One example when e-learning lived up to its promise was when I took the Learning Technologies in EAP course at the ELTC, University of Sheffield. A variety of online activity types within the course area (e.g. videos, readings, padlet posts, interactive tasks, forum discussions) were combined with practical tasks that involved us creating materials with some of the tools being studied (e.g. Socrative, TedEd, Flax, Quizlet). I then used those materials in class in order to try them out and obtain feedback from students. I think one of the reasons why the course worked well was because of this mixture of theoretical input and collaboration via e-learning, and practical ‘fieldwork’ away from the e-learning environment.
One example of when e-learning failed to live up to its promise was in some of the synchronous teaching sessions that I led on our university’s virtual classroom Blackboard Collaborate over the last year or so. The first issue seemed to be with frequent connectivity and audio/video quality issues for both teacher and students. This seems to be an example of when ‘delivery and accessibility were impeded by technology problems’ (Tallent-Runnels at al., reported in Clark and Meyer 2011, p.13) thus reducing effectiveness of e-learning. The second issue with the platform was that opportunities for engaging interactive activities on screen during the lessons were severely limited by the very basic tools available. Both of these problems often resulted in stress for the teacher and a less than ideal learning experience for the students.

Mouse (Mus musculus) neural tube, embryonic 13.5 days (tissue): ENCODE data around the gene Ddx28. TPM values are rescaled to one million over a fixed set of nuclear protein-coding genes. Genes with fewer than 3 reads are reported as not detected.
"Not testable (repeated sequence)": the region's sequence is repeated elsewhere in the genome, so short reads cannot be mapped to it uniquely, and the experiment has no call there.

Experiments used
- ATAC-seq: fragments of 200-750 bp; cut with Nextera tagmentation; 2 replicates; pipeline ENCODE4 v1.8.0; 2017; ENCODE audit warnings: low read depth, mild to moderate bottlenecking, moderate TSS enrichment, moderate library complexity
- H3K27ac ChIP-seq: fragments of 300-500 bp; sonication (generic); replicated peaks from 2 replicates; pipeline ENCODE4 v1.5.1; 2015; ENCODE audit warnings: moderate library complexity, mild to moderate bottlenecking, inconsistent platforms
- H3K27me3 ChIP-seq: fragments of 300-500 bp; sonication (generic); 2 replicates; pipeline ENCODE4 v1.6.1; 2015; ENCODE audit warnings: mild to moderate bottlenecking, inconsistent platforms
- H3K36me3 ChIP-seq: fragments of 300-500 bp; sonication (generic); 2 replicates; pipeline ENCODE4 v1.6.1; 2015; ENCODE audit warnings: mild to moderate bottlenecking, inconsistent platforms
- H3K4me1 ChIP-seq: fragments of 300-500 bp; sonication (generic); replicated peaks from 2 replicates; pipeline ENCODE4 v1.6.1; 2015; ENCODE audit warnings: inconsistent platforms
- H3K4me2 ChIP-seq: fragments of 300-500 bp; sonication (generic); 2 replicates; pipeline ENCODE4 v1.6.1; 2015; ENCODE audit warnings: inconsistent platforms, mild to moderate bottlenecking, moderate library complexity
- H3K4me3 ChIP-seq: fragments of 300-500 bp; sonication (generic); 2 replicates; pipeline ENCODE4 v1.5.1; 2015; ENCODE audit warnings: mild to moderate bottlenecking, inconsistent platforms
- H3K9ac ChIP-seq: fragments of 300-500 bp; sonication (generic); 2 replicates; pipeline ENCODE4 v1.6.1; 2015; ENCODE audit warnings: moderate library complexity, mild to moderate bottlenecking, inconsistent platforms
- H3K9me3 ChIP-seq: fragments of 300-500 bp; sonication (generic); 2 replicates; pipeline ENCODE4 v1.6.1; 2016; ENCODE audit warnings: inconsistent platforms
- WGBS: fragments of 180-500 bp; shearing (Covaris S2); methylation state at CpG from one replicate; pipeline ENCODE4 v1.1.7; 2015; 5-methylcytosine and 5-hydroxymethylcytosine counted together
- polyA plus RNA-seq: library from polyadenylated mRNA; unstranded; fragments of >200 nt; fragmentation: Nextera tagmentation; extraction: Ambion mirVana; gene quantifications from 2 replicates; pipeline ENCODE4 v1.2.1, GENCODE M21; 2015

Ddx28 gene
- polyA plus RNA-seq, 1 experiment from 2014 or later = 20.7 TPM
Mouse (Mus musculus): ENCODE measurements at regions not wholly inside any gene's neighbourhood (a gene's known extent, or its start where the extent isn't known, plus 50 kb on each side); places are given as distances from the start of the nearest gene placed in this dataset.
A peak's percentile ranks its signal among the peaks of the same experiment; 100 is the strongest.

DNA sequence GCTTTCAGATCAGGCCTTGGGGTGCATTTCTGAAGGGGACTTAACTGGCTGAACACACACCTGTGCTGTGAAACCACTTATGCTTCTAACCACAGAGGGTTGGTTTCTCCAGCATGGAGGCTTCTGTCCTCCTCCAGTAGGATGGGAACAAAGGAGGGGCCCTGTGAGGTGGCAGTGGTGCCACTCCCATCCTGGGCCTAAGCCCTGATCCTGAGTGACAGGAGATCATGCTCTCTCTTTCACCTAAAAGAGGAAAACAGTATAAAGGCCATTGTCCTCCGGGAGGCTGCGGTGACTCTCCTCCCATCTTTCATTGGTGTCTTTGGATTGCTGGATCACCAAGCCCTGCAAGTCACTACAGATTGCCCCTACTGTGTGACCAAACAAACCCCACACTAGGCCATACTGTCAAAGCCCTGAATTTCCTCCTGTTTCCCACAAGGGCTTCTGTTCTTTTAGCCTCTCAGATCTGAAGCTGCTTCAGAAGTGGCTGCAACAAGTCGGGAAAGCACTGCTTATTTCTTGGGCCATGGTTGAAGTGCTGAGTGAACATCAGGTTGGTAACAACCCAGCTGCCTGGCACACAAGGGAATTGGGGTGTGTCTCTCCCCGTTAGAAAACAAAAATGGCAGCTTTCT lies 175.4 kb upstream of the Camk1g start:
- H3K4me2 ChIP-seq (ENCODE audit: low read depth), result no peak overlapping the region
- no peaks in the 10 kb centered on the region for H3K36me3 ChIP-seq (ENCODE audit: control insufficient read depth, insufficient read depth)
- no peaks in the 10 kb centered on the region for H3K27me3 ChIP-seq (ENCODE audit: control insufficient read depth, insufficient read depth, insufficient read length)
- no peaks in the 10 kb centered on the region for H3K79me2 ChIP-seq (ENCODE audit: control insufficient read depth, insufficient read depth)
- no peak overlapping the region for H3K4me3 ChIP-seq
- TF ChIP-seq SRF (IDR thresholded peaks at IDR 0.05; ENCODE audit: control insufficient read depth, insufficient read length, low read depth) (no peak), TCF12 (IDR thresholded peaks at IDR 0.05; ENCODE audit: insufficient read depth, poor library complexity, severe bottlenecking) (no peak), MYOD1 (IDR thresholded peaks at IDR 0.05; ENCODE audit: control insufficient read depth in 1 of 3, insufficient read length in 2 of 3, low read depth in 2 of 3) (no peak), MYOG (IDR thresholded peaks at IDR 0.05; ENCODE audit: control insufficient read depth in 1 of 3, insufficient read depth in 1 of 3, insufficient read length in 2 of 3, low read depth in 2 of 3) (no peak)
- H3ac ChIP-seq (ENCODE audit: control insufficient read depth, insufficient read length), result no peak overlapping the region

For me, one question that arises from the article regards the apparent lack of empirical evidence proving the superior effectiveness of e-learning over more traditional methods (Clark and Meyer 2011, p.12). The authors suggest that it’s not the medium but the quality of the instructional methods which are the key to effective learning (ibid., p.14), though this convenient caveat doesn’t help to satisfy my curiosity about the relative effectiveness of different media for learning. My question is (finally!): Since the authors made their comments (10 years ago), what other empirical evidence on the comparative effectiveness of the use of e-learning and traditional learning has emerged?